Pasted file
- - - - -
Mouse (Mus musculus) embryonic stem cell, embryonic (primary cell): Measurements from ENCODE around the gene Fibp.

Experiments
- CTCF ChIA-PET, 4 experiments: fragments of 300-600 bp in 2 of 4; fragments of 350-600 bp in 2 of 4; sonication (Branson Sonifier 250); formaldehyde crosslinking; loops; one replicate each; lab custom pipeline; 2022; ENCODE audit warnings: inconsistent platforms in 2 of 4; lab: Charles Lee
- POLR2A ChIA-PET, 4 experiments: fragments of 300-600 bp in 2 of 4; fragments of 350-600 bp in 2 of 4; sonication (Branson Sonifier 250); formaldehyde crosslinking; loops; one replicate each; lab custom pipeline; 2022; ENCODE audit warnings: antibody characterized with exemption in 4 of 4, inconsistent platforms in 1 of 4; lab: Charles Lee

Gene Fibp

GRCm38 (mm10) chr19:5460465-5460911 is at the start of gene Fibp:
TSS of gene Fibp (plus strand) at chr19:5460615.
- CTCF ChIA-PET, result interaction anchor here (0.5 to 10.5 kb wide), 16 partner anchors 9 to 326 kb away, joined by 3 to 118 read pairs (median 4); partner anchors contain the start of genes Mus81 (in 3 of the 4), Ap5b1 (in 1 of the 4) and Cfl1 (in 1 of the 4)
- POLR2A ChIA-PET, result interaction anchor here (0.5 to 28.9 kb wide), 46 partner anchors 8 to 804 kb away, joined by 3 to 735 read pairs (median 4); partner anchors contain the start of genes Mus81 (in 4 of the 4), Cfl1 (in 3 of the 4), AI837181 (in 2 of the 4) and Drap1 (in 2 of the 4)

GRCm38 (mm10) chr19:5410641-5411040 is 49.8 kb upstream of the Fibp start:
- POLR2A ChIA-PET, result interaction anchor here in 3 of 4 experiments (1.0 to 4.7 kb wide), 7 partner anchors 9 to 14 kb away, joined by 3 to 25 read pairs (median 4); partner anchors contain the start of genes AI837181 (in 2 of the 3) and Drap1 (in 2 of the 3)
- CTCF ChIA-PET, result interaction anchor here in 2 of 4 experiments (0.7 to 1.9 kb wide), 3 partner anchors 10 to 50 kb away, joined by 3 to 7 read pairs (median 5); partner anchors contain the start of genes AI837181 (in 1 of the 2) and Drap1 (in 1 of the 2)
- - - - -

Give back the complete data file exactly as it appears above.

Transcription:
Mouse (Mus musculus) embryonic stem cell, embryonic (primary cell): Measurements from ENCODE around the gene Fibp.

Experiments
- CTCF ChIA-PET, 4 experiments: fragments of 300-600 bp in 2 of 4; fragments of 350-600 bp in 2 of 4; sonication (Branson Sonifier 250); formaldehyde crosslinking; loops; one replicate each; lab custom pipeline; 2022; ENCODE audit warnings: inconsistent platforms in 2 of 4; lab: Charles Lee
- POLR2A ChIA-PET, 4 experiments: fragments of 300-600 bp in 2 of 4; fragments of 350-600 bp in 2 of 4; sonication (Branson Sonifier 250); formaldehyde crosslinking; loops; one replicate each; lab custom pipeline; 2022; ENCODE audit warnings: antibody characterized with exemption in 4 of 4, inconsistent platforms in 1 of 4; lab: Charles Lee

Gene Fibp

GRCm38 (mm10) chr19:5460465-5460911 is at the start of gene Fibp:
TSS of gene Fibp (plus strand) at chr19:5460615.
- CTCF ChIA-PET, result interaction anchor here (0.5 to 10.5 kb wide), 16 partner anchors 9 to 326 kb away, joined by 3 to 118 read pairs (median 4); partner anchors contain the start of genes Mus81 (in 3 of the 4), Ap5b1 (in 1 of the 4) and Cfl1 (in 1 of the 4)
- POLR2A ChIA-PET, result interaction anchor here (0.5 to 28.9 kb wide), 46 partner anchors 8 to 804 kb away, joined by 3 to 735 read pairs (median 4); partner anchors contain the start of genes Mus81 (in 4 of the 4), Cfl1 (in 3 of the 4), AI837181 (in 2 of the 4) and Drap1 (in 2 of the 4)

GRCm38 (mm10) chr19:5410641-5411040 is 49.8 kb upstream of the Fibp start:
- POLR2A ChIA-PET, result interaction anchor here in 3 of 4 experiments (1.0 to 4.7 kb wide), 7 partner anchors 9 to 14 kb away, joined by 3 to 25 read pairs (median 4); partner anchors contain the start of genes AI837181 (in 2 of the 3) and Drap1 (in 2 of the 3)
- CTCF ChIA-PET, result interaction anchor here in 2 of 4 experiments (0.7 to 1.9 kb wide), 3 partner anchors 10 to 50 kb away, joined by 3 to 7 read pairs (median 5); partner anchors contain the start of genes AI837181 (in 1 of the 2) and Drap1 (in 1 of the 2)